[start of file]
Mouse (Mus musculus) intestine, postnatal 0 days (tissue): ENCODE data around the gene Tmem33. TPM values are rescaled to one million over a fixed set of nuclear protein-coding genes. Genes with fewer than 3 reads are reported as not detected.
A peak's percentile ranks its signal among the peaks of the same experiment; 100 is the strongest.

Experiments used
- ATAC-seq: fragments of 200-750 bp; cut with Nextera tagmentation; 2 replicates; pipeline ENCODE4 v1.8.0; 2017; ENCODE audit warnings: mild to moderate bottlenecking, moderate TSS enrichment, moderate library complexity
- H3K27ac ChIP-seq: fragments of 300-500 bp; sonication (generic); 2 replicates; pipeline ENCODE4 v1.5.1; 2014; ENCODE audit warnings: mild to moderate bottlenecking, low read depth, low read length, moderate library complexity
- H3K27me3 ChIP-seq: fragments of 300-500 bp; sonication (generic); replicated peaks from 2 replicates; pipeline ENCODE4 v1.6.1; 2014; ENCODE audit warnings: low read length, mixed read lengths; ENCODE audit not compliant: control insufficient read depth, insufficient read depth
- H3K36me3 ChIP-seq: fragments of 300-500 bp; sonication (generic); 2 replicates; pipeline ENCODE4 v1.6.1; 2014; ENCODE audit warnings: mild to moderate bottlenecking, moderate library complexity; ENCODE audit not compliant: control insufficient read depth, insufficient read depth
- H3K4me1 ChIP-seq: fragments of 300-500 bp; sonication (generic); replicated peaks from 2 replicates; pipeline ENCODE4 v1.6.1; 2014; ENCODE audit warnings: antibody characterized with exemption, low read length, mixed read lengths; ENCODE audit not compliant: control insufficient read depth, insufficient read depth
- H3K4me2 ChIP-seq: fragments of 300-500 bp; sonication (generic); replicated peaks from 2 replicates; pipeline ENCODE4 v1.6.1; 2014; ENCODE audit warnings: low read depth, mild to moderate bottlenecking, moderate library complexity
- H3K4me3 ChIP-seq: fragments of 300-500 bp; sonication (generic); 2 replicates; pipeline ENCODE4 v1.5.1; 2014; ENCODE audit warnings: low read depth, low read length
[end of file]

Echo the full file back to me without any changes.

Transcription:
Mouse (Mus musculus) intestine, postnatal 0 days (tissue): ENCODE data around the gene Tmem33. TPM values are rescaled to one million over a fixed set of nuclear protein-coding genes. Genes with fewer than 3 reads are reported as not detected.
A peak's percentile ranks its signal among the peaks of the same experiment; 100 is the strongest.

Experiments used
- ATAC-seq: fragments of 200-750 bp; cut with Nextera tagmentation; 2 replicates; pipeline ENCODE4 v1.8.0; 2017; ENCODE audit warnings: mild to moderate bottlenecking, moderate TSS enrichment, moderate library complexity
- H3K27ac ChIP-seq: fragments of 300-500 bp; sonication (generic); 2 replicates; pipeline ENCODE4 v1.5.1; 2014; ENCODE audit warnings: mild to moderate bottlenecking, low read depth, low read length, moderate library complexity
- H3K27me3 ChIP-seq: fragments of 300-500 bp; sonication (generic); replicated peaks from 2 replicates; pipeline ENCODE4 v1.6.1; 2014; ENCODE audit warnings: low read length, mixed read lengths; ENCODE audit not compliant: control insufficient read depth, insufficient read depth
- H3K36me3 ChIP-seq: fragments of 300-500 bp; sonication (generic); 2 replicates; pipeline ENCODE4 v1.6.1; 2014; ENCODE audit warnings: mild to moderate bottlenecking, moderate library complexity; ENCODE audit not compliant: control insufficient read depth, insufficient read depth
- H3K4me1 ChIP-seq: fragments of 300-500 bp; sonication (generic); replicated peaks from 2 replicates; pipeline ENCODE4 v1.6.1; 2014; ENCODE audit warnings: antibody characterized with exemption, low read length, mixed read lengths; ENCODE audit not compliant: control insufficient read depth, insufficient read depth
- H3K4me2 ChIP-seq: fragments of 300-500 bp; sonication (generic); replicated peaks from 2 replicates; pipeline ENCODE4 v1.6.1; 2014; ENCODE audit warnings: low read depth, mild to moderate bottlenecking, moderate library complexity
- H3K4me3 ChIP-seq: fragments of 300-500 bp; sonication (generic); 2 replicates; pipeline ENCODE4 v1.5.1; 2014; ENCODE audit warnings: low read depth, low read length